A Break for Nursing Mothers

April 13, 2010

On March 23, 2010, President Obama signed the Patient Protection and Affordable Care Act into law. One of the lesser known provisions of this Act is an amendment to the Fair Labor Standards Act (“FLSA”) that requires covered employers to provide “reasonable break time for nursing mothers.” Nothing in the new provision alters state or federal prohibitions against discrimination based on pregnancy, childbirth, and related medical conditions during pregnancy. Effective immediately, employers must provide nursing employees with breaks to express breast milk for one year following a child’s birth. The amendment is silent on the number and duration of breaks that must be allowed and does not require that the breaks be paid. The employer also must provide “a place, other than a bathroom, that is shielded from view and free from intrusion from co-workers and the public” for the nursing mother to express her milk. Small employers — those with fewer than 50 employees — are exempt from this provision if complying would impose an undue hardship. An undue burden is one that causes “the employer significant difficulty or expense when considered in relation to the size, financial resources, nature, or structure of the employer’s business.” Employers should note that the Amendment does not preempt any state law that provides similar or greater protections to nursing mothers.

Literally read, the “Reasonable Break Time for Nursing Mothers” provision does not appear to apply to employees who are “exempt” from the overtime provisions of the FLSA (such as executive, administrative, and professional employees). Nonetheless, this may be a drafting oversight and the Department of Labor has not yet issued implementing regulations. Thus, the safest approach is to offer all nursing employees the benefits of the act, especially since it must provide those benefits to non-exempt employees in any event. Once the Department of Labor issues its regulations, employers may be required to include a statement about the provision in their company’s handbook and hang posters regarding a nursing employee’s rights.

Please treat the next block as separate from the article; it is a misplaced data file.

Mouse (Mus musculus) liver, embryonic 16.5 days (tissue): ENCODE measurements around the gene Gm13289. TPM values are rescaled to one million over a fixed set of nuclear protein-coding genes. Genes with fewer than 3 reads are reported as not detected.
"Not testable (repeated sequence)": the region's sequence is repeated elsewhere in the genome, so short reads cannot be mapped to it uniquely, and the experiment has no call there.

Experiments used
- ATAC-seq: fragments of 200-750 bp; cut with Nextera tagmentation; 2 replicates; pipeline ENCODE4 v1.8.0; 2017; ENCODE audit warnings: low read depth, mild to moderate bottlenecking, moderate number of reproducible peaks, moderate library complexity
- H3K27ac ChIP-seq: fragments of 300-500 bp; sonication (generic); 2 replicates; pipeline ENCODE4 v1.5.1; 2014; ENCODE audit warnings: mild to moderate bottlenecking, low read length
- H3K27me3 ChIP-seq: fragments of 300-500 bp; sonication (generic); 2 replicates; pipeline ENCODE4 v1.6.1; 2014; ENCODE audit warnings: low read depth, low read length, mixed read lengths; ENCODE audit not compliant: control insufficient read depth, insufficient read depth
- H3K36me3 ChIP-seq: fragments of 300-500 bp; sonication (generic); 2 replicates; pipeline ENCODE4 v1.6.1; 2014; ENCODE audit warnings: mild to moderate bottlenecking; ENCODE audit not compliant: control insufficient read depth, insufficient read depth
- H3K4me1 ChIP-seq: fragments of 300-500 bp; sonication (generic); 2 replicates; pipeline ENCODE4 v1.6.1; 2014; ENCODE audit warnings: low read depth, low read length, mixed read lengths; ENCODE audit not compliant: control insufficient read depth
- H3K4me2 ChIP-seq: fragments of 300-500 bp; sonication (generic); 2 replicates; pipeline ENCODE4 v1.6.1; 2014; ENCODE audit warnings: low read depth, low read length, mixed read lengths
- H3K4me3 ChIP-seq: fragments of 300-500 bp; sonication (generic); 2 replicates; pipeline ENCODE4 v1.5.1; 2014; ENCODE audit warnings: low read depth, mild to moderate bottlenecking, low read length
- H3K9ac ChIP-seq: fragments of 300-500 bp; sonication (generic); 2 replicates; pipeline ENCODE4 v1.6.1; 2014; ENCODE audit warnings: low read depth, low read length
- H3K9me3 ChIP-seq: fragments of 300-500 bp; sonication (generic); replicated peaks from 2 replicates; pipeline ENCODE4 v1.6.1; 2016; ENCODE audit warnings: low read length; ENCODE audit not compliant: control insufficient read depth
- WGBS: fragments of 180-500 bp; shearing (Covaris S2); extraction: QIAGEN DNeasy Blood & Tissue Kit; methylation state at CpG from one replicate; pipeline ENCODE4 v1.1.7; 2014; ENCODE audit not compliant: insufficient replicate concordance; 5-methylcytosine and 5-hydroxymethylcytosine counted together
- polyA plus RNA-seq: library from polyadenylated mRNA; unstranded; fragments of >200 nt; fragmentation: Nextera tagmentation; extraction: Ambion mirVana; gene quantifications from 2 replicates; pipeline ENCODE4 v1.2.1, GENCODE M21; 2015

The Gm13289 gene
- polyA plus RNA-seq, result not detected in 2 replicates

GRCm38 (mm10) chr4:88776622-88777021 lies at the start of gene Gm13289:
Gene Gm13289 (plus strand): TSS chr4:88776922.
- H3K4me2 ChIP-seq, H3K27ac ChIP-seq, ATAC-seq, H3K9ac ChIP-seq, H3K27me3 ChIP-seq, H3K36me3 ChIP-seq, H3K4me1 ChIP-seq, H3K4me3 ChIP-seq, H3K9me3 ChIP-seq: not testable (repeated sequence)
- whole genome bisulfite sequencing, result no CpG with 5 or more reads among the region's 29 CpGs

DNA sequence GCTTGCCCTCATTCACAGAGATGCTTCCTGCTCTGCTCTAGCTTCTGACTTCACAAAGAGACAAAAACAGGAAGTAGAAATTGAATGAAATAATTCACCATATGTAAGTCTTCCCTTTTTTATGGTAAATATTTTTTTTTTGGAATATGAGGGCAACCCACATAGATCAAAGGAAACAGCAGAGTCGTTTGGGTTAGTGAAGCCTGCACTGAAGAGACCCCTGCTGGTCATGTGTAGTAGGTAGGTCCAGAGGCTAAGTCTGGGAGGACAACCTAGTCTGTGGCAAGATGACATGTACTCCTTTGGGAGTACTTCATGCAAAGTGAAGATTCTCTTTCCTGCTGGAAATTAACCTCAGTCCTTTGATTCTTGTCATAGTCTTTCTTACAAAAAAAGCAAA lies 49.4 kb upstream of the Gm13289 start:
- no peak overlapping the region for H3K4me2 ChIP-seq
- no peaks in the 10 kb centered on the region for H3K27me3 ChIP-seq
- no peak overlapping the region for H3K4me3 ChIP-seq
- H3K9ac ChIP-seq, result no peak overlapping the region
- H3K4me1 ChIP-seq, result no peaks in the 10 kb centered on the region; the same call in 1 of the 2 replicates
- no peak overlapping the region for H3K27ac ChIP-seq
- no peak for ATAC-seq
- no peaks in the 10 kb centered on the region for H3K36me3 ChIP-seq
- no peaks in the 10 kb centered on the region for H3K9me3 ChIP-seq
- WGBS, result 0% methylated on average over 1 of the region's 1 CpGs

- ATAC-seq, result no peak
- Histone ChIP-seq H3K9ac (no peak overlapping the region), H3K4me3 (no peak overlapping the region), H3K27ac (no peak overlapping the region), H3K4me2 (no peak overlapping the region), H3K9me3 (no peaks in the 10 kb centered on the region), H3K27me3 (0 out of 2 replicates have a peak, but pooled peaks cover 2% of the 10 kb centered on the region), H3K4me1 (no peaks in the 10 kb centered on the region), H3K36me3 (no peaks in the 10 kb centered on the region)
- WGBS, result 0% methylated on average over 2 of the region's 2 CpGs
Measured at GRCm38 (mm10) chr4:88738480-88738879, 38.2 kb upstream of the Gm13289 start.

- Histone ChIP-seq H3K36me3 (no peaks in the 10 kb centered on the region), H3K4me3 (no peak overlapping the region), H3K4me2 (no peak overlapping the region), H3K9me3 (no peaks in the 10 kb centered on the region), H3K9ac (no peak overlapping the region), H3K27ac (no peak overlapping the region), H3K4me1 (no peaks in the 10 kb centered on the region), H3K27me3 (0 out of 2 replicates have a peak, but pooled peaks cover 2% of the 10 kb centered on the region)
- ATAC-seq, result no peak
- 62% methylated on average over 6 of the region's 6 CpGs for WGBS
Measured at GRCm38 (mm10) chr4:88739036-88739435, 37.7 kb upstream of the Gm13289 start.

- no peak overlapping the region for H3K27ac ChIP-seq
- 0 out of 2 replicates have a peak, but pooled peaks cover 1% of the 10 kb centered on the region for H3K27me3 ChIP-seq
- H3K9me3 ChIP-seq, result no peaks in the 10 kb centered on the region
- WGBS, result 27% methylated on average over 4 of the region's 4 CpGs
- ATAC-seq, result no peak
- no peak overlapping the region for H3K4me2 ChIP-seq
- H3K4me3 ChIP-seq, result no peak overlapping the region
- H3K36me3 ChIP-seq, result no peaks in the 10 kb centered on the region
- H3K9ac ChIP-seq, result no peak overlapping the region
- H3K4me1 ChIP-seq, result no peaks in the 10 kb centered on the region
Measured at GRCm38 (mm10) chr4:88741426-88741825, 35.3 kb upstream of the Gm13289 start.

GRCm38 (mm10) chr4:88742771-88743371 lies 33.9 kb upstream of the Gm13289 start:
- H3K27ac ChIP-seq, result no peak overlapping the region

Even though employers do not yet have clear guidance from the Department of Labor about compliance, employers should, at a minimum:

  • Inform managers and supervisors about the requirement to provide reasonable break times for nursing employees;
  • Revise break policies to reflect these requirements, and train managers and supervisors with respect to the new break policies;
  • Ensure that nursing employees are not retaliated against for taking reasonable break time;
  • Consider areas of the employer’s premises that may be suitable for use as a lactation room, keeping in mind that the space must be shielded, and free from intrusion from co-workers and the public. The lactation room should include, at a minimum, a chair, an electrical outlet to accommodate a breast pump, and a lock on the door.

For more information on this alert or any other labor and employment issues, please contact any of the lawyers listed below:

John Adkins,, 617.951.8551
Jenny Cooper,, 617.951.8473
Louis Rodriques, Co-chair, Labor and Employment Group,, 617.951.8340

Los Angeles/Orange County
Jacqueline Aguilera,, 213.229.8439
Debra Fischer,, 213.680.6418

San Francisco
James Severson,, 415.393.2242 

New York
Douglas Schwarz,, 212.705.7437

Mie Fujimoto,, 81.3.6721.3138

This article was originally published by Bingham McCutchen LLP.